Arthritis & Rheumatism, Volume 62,
November 2010 Abstract Supplement

Abstracts of the American College of
Rheumatology/Association of Rheumatology Health Professionals
Annual Scientific Meeting
Atlanta, Georgia November 6-11, 2010.


OMERACT Responder Analysis of Patients Treated with Duloxetine for Chronic Low Back Pain.

Skljarevski1,  Vladimir, Bair2,  Matthew J., Ossanna1,  Melissa J., Frakes1,  Eli, Zhang1,  Shuyu, Alaka1,  Karla

Eli Lilly and Company
Roudebush VA Medical Center

Background:

There are no standardized outcome measures to assess treatment effect in chronic low back pain (CLBP) clinical trials. The OMERACT (Outcome Measures in Rheumatology) group proposed a preliminary approach to assessing treatment responders in CLBP trials (Simon et al, 2007). This current analysis utilizes the OMERACT approach to measure response in trials of duloxetine for the treatment of CLBP.

Methods:

We analyzed three randomized, double-blind, placebo-controlled clinical trials of duloxetine in the treatment of adult patients with CLBP. Duloxetine treatment dose was 60 mg daily, 120 mg daily or flexible doses of 60–120 mg daily over 12 or 13 weeks. OMERACT treatment response was a composite outcome defined as a >=30% reduction in Brief Pain Inventory average pain, a Patient Global Impression score PGI-I <=2 ("much improved") at endpoint and Roland Morris Disability Questionnaire (RMDQ) total score reduction from baseline >=2.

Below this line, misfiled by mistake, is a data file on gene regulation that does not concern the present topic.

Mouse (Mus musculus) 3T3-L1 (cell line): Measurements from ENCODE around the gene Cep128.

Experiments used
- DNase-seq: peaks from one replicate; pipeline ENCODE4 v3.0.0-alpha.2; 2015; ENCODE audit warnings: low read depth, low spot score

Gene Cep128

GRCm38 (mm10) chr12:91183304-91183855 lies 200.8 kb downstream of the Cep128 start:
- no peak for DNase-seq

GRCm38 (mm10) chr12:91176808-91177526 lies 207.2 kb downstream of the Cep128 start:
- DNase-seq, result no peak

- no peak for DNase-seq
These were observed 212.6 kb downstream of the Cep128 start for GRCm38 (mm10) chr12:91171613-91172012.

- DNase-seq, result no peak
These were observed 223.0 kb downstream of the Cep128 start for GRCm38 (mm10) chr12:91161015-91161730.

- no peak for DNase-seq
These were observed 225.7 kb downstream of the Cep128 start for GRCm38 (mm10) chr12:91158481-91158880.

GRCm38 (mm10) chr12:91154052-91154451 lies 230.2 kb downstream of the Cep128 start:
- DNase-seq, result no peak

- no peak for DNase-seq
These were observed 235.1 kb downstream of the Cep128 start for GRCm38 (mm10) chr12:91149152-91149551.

Results:

In Study 1, 35.4% of patients taking duloxetine 60–120 mg (N=99) met the defined response criteria versus 18.1% of patients assigned to placebo (N=105; p=0.007). In Study 2, response criteria was met by 36.1% of patients taking 60 mg duloxetine (N=83) and 34.1% of patients taking 120 mg duloxetine (N=82), versus 27.2% of patients taking placebo (N=92; p=0.254 and p=0.328, respectively). In Study 3, 37.9% of patients taking duloxetine 60 mg (N=177) responded versus 26.8% of those taking placebo (N=179; p=0.031).

Conclusions:

Our analysis demonstrates that duloxetine was more efficacious than placebo in 2 out of 3 separate trials of patients with chronic low back pain, as assessed by the OMERACT composite outcome, including pain severity, patient perception of improvement and functional limitations. These findings suggest that duloxetine may be helpful in the clinical armamentarium for the treatment of chronic low back pain.

Reference:

1.Simon, LS, Evans, C, Katz, N, Bombardier, C, West, C, Robbins, J, Copley-Merriman, C, Markman, J & Coombs, JH. Preliminary Development of a Responder Index for Chronic Low Back Pain. J Rheumatol. 2007;34:1386–91

To cite this abstract, please use the following information:
Skljarevski, Vladimir, Bair, Matthew J., Ossanna, Melissa J., Frakes, Eli, Zhang, Shuyu, Alaka, Karla; OMERACT Responder Analysis of Patients Treated with Duloxetine for Chronic Low Back Pain. [abstract]. Arthritis Rheum 2010;62 Suppl 10 :175
DOI: 10.1002/art.27944

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